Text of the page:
I'm Almost Afraid to Look
If this road could bring the TRD Off-Road package and its Bilstein monotube shocks to its knees, what could this possibly mean for the Ridgeline, a truck many are quick to write off as a poseur, a crossover masquerading in truck's clothing?
We rolled under the Ridgeline for a look and to our surprise the right rear shock looked ... reasonably OK. There was no sign of overheating of any kind, no residue of an oily explosion, and the rubber dust boot was fully intact. A small damp patch of oil indicated it had leaked a little bit, but it still appeared to be functional. As for the left rear, it looked 100 percent fine.
Against all expectations, it seemed the Ridgeline had just kneed the Tacoma TRD Off-Road package in the groin.
Meanwhile, the Ridgeline's right rear shows no signs of extreme heat except a small dribble of oil; the left rear looked unhurt.
Yeah, but Where's Kurt?
Through all of this Kurt remained AWOL, so we mounted up and headed back. As always happens in these situations, we met him coming the other way in 10 seconds. We all hopped out to see what had happened.
Apparently the XD's upper tailgate trim had rattled loose and fallen onto the trail, and he'd turned back to retrieve it. Then the tailgate itself had crashed open, and he had to stop and do a quick inventory to make sure nothing expensive had fallen out. Then he started telling us about this oily smell he'd caught a whiff of.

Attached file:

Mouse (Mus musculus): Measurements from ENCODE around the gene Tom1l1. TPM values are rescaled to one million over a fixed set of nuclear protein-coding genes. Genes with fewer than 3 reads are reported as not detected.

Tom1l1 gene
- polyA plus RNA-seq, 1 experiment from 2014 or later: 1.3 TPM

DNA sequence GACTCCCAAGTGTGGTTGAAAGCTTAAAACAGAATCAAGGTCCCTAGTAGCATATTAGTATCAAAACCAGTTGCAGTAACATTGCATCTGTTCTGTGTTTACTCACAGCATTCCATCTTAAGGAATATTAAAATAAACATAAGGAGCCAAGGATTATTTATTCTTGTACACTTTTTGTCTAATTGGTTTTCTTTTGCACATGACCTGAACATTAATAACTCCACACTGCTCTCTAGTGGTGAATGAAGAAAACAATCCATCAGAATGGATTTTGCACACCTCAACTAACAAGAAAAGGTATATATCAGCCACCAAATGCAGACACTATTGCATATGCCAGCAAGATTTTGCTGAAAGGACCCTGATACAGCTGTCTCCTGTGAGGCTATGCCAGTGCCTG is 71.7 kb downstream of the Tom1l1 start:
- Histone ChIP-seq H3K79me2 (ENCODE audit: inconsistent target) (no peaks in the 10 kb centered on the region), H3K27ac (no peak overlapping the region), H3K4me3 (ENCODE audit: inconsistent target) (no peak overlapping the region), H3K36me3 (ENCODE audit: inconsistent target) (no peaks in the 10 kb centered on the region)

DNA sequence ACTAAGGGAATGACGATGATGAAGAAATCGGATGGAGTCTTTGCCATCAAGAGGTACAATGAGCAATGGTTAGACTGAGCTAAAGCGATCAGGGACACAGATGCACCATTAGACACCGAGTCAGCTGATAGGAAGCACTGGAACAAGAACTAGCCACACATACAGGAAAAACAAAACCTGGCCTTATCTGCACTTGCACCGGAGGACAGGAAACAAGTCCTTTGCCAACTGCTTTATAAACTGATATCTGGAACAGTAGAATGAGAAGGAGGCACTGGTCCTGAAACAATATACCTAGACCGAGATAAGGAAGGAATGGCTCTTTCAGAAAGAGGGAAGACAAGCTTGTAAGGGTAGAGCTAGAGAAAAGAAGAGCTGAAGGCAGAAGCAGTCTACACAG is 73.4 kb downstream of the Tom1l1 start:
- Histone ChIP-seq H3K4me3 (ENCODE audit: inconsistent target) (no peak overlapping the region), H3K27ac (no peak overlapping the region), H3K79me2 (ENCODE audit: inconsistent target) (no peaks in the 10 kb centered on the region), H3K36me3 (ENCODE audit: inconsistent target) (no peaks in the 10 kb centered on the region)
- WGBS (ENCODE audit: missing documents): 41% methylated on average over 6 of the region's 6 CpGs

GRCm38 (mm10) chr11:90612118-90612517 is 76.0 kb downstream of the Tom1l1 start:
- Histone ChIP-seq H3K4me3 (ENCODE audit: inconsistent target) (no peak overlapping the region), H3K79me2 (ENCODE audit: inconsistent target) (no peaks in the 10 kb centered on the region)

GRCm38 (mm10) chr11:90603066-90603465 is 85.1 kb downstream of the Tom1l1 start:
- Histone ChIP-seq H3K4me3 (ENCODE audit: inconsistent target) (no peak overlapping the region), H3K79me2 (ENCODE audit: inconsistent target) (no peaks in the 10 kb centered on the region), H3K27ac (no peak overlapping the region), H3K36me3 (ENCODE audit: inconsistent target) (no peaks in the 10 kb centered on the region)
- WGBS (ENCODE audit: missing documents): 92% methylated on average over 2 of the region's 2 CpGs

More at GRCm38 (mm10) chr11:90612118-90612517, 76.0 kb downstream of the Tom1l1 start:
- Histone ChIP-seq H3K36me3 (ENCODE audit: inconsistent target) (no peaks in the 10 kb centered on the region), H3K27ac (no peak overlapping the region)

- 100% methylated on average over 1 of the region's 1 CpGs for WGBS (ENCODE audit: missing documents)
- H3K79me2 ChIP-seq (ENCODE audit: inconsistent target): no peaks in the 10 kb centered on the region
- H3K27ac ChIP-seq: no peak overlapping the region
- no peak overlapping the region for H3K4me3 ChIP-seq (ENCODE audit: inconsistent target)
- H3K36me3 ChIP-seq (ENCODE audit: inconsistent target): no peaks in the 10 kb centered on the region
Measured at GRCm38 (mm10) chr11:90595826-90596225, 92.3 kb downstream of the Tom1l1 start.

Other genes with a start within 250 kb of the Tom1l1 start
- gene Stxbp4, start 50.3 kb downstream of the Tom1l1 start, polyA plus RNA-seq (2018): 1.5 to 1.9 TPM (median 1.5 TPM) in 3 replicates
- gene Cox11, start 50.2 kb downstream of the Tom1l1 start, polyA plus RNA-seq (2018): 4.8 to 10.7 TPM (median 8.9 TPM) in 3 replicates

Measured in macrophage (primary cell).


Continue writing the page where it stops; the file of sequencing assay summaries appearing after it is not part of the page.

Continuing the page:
Travis and I exchanged glances before sprinting for the rear of the Titan. Sure enough, its right rear shock had blown a seal. Oil was everywhere, the yellow paint on the shock body looked scorched, and the sorry-looking dust boot was shriveled and crispy as if it had been smoldering. A lack of spilled oil indicated the left rear shock hadn't yet reached the point of bursting, but its paint was scorched and the dust boot had seen better days, too.
But that wasn't the worst of it because when he caught up to us we found that his right rear shock looked as bad as the Tacoma's.
A Change of Plans
There's only one thing to do at a time like this: Keep going. We hadn't yet seen the mysterious moving rocks. Besides, we had no idea when the shocks had failed on the 2006 Ridgeline. It had covered the entire 54 miles, but we'd only done 11 of them. Maybe we'd achieve the same result over the full distance.
And this was now a three-truck situation. The Pro-4X Titan was no longer a mere support vehicle; the Tacoma wasn't just a bit player. The road had dragged them deeper into this endeavor than we'd ever imagined.
Not to say we didn't make changes. We decided to slow things down to no more than about 20 mph and took some air out of the tires. Seasoned off-roaders routinely "air-down" on challenging terrain, but many don't bother on a mere washboard road. And since our man hadn't done so 12 years ago, we hadn't either. But we had two seriously wounded trucks and one with a possible sprain. We didn't figure it would make the road any less brutal, but in the name of mechanical sympathy we had to do something.
Still no sign of Kurt, but that phone's not liable to be of any help because we're miles away from service.